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Consumption and Hours between the United States and France
We document large differences between the United States and France in allocations of consumption expenditures and time by age. Using a life-cycle model, we quantify to what extent tax and transfer programs and market and home productivity can account for the differences. We find that while labor efficiency by age and home-production productivity are crucial in accounting for the differences in the allocation of time, the consumption tax and social security are more important regarding allocation of expenditures. Adopting the U.S. consumption tax decreases welfare in France, and adopting the ...
Education Policies and Structural Transformation
This article studies the impact of education and fertility in structural transformation and growth. In the model there are three sectors, agriculture, which uses only low-skill labor, manufacturing, that uses high-skill labor only and services, that uses both. Parents choose optimally the number of children and their skill. Educational policy has two dimensions, it may or may not allow child labor and it subsidizes education expenditures. The model is calibrated to South Korea and Brazil, and is able to reproduce some key stylized facts observed between 1960 and 2005 in these economies, such ...
Newer need not be better: evaluating the Penn World Tables and the World Development Indicators using nighttime lights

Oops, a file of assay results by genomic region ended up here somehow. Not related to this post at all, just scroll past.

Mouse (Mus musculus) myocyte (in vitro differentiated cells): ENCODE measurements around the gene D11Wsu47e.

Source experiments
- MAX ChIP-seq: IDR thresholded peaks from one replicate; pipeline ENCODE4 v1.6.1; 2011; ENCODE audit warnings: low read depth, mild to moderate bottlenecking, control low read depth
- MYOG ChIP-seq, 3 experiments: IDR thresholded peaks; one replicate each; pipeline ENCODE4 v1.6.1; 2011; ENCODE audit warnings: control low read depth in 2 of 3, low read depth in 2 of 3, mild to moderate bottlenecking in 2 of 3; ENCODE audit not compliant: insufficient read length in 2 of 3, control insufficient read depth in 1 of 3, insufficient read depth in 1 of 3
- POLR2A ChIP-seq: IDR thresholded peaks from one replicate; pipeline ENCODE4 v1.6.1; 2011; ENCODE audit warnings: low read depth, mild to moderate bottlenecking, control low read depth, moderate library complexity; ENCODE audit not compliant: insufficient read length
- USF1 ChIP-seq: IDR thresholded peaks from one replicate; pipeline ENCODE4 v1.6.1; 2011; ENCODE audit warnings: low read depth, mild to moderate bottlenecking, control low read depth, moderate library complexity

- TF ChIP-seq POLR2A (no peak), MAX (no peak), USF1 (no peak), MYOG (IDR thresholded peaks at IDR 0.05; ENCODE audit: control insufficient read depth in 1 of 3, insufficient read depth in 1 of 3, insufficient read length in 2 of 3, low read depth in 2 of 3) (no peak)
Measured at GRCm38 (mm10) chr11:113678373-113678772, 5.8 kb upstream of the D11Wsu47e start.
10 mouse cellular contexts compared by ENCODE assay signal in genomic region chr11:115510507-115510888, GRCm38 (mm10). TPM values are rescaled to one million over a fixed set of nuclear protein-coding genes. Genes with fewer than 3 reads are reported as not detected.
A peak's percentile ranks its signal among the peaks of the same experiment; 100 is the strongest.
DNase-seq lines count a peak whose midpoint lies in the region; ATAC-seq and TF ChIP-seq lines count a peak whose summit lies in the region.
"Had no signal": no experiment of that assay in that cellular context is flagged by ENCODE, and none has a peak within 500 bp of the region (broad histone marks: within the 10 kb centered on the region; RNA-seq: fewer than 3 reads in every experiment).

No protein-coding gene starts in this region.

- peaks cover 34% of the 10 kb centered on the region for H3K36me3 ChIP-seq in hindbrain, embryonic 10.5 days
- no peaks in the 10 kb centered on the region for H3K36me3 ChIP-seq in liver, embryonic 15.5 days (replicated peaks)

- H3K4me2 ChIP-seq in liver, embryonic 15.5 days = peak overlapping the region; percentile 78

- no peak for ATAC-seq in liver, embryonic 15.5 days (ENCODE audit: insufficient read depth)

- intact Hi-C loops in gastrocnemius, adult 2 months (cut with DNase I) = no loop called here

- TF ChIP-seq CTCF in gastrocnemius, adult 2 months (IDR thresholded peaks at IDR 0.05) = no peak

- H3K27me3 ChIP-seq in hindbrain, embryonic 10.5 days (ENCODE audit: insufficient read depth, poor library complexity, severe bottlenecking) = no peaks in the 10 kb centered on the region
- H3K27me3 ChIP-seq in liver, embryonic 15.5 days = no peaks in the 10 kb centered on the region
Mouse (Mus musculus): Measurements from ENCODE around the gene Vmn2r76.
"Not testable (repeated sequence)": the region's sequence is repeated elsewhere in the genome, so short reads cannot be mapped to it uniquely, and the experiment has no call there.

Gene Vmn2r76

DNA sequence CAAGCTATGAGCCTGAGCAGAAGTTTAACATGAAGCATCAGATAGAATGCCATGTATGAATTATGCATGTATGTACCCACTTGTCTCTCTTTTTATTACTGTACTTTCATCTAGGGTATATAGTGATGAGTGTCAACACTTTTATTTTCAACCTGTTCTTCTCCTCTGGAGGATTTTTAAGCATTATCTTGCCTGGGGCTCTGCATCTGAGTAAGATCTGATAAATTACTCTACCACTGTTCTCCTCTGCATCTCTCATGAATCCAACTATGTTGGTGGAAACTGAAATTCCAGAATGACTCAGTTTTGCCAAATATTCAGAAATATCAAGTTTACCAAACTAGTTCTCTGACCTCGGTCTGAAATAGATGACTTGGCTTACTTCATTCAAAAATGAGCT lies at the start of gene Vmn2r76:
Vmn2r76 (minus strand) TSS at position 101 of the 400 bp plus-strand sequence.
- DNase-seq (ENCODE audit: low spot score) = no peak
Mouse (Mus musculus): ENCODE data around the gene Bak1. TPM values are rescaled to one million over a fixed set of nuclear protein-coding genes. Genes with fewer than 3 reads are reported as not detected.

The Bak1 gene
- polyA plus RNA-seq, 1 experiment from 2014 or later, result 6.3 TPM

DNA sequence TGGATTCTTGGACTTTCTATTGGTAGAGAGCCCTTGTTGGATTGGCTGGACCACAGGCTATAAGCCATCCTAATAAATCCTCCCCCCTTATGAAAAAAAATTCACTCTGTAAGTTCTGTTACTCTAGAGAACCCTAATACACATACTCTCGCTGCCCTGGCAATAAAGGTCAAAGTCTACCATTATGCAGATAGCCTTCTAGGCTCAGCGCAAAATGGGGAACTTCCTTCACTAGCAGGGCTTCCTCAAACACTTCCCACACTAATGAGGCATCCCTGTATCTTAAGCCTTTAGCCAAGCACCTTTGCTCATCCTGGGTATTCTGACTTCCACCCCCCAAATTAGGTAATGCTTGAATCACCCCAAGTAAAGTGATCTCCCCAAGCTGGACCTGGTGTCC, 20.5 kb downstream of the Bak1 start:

Nighttime lights data are a measure of economic activity whose measurement error is plausibly independent of the errors of most conventional indicators. Therefore, we can use nighttime lights as an independent benchmark to assess existing measures of economic activity (Pinkovskiy and Sala-i-Martin 2016). We employ this insight to find out which vintages of the Penn World Tables (PWT) and of the World Development Indicators (WDI) better estimate true income per capita. We find that revisions of the PWT do not necessarily dominate their predecessors in terms of explaining nighttime lights (and ...
Risk Aversion at the Country Level
In this paper we provide estimates of the coefficient of relative risk aversion for 80 countries using data on self-reports of personal well-being from the Gallup World Poll. For most countries we cannot reject the null hypothesis that the coefficient of relative risk aversion equals 1. We conclude that our result supports the use of the log utility function in numerical simulations.
China's Growth Outlook: Is High-Income Status in Reach?
Can China build on its development success to achieve high-income status in the decades ahead? To shed light on this question, we examine the past and prospective future sources of growth in China through the lens of the neoclassical growth model. Our key finding is that China would need to sustain total factor productivity growth at the top end of the range achieved by its high-income Pacific Rim neighbors in order to match their success in raising living standards. While fast-growing working-age populations boosted per capita income growth elsewhere in the Pacific Rim, a rapidly aging ...
Risk Aversion at the Country Level
This article estimates the coefficient of relative risk aversion for 75 countries using data on self-reports of personal well-being from the 2006 Gallup World Poll. The analysis suggests that the coefficient of relative risk aversion varies closely around 1, which corresponds to a logarithmic utility function. The authors conclude that their results support the use of the log utility function in numerical simulations of economic models.